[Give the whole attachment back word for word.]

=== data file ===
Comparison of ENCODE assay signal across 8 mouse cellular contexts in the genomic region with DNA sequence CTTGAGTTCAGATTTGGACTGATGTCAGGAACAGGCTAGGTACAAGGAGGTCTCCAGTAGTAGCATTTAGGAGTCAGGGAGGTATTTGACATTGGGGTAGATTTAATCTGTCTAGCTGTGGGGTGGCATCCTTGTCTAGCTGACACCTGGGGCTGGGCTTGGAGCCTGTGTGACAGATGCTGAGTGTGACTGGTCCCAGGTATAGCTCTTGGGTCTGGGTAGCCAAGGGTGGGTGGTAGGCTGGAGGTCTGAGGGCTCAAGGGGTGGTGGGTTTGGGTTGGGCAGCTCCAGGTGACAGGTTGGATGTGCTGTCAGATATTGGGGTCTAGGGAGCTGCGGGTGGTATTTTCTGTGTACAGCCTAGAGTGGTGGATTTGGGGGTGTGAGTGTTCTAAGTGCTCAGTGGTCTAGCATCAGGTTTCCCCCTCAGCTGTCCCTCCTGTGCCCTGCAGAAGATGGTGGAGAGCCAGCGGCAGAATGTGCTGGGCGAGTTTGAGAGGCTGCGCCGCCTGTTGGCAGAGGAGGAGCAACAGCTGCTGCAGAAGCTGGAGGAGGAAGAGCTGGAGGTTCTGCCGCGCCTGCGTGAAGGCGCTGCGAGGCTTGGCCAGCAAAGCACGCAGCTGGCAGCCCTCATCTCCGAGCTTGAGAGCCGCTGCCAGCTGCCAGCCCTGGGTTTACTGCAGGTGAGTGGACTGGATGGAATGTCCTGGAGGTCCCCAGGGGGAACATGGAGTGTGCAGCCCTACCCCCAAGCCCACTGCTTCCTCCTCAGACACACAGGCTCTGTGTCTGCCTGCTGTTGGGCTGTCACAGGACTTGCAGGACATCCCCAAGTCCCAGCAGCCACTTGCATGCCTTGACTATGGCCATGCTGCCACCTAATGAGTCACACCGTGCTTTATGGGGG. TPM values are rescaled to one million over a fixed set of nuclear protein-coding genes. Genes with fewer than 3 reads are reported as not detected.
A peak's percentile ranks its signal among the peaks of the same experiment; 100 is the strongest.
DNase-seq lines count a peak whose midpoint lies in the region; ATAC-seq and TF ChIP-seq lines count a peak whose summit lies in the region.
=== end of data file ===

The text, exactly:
Comparison of ENCODE assay signal across 8 mouse cellular contexts in the genomic region with DNA sequence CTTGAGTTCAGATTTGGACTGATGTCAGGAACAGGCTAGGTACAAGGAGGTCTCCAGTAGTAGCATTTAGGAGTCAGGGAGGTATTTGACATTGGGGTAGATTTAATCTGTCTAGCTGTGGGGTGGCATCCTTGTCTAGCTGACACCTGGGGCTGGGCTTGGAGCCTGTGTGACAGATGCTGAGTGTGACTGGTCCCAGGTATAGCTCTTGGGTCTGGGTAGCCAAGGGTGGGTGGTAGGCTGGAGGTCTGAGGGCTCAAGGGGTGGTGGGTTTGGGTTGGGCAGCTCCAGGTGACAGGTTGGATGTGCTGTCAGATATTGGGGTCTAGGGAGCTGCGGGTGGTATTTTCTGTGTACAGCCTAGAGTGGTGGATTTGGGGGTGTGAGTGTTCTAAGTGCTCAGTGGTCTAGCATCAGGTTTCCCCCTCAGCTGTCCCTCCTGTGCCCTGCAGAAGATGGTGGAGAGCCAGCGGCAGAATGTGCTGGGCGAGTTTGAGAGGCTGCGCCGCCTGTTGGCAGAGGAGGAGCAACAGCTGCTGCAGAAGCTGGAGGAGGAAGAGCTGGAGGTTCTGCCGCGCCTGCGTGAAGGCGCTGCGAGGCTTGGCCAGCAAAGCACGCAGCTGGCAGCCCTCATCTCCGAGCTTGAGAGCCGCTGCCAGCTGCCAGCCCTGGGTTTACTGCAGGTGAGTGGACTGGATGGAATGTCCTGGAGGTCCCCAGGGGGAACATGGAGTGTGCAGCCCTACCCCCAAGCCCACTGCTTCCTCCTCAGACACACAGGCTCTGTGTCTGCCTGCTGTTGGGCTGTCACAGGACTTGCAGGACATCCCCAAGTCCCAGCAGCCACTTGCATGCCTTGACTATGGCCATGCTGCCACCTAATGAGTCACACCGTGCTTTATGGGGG. TPM values are rescaled to one million over a fixed set of nuclear protein-coding genes. Genes with fewer than 3 reads are reported as not detected.
A peak's percentile ranks its signal among the peaks of the same experiment; 100 is the strongest.
DNase-seq lines count a peak whose midpoint lies in the region; ATAC-seq and TF ChIP-seq lines count a peak whose summit lies in the region.